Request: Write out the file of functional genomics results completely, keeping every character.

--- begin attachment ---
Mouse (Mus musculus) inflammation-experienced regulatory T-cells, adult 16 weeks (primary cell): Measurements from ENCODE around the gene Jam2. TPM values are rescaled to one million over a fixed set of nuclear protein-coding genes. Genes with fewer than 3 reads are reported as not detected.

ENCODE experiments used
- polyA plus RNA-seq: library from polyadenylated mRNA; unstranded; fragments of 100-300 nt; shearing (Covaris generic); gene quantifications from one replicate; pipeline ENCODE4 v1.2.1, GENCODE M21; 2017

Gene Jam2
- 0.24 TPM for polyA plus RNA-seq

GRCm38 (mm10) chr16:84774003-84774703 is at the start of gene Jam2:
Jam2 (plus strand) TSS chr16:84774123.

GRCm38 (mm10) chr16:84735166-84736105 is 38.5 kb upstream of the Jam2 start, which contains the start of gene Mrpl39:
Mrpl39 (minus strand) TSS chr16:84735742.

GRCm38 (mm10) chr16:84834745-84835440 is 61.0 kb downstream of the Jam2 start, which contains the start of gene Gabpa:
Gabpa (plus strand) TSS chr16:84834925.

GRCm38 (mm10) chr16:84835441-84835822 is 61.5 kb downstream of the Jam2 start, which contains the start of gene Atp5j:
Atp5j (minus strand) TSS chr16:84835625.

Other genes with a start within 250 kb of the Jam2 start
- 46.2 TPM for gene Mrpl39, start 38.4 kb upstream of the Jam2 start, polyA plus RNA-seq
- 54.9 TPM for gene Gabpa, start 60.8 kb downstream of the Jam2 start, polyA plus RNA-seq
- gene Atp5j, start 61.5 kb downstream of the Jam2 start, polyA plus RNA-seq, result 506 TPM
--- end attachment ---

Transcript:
Mouse (Mus musculus) inflammation-experienced regulatory T-cells, adult 16 weeks (primary cell): Measurements from ENCODE around the gene Jam2. TPM values are rescaled to one million over a fixed set of nuclear protein-coding genes. Genes with fewer than 3 reads are reported as not detected.

ENCODE experiments used
- polyA plus RNA-seq: library from polyadenylated mRNA; unstranded; fragments of 100-300 nt; shearing (Covaris generic); gene quantifications from one replicate; pipeline ENCODE4 v1.2.1, GENCODE M21; 2017

Gene Jam2
- 0.24 TPM for polyA plus RNA-seq

GRCm38 (mm10) chr16:84774003-84774703 is at the start of gene Jam2:
Jam2 (plus strand) TSS chr16:84774123.

GRCm38 (mm10) chr16:84735166-84736105 is 38.5 kb upstream of the Jam2 start, which contains the start of gene Mrpl39:
Mrpl39 (minus strand) TSS chr16:84735742.

GRCm38 (mm10) chr16:84834745-84835440 is 61.0 kb downstream of the Jam2 start, which contains the start of gene Gabpa:
Gabpa (plus strand) TSS chr16:84834925.

GRCm38 (mm10) chr16:84835441-84835822 is 61.5 kb downstream of the Jam2 start, which contains the start of gene Atp5j:
Atp5j (minus strand) TSS chr16:84835625.

Other genes with a start within 250 kb of the Jam2 start
- 46.2 TPM for gene Mrpl39, start 38.4 kb upstream of the Jam2 start, polyA plus RNA-seq
- 54.9 TPM for gene Gabpa, start 60.8 kb downstream of the Jam2 start, polyA plus RNA-seq
- gene Atp5j, start 61.5 kb downstream of the Jam2 start, polyA plus RNA-seq, result 506 TPM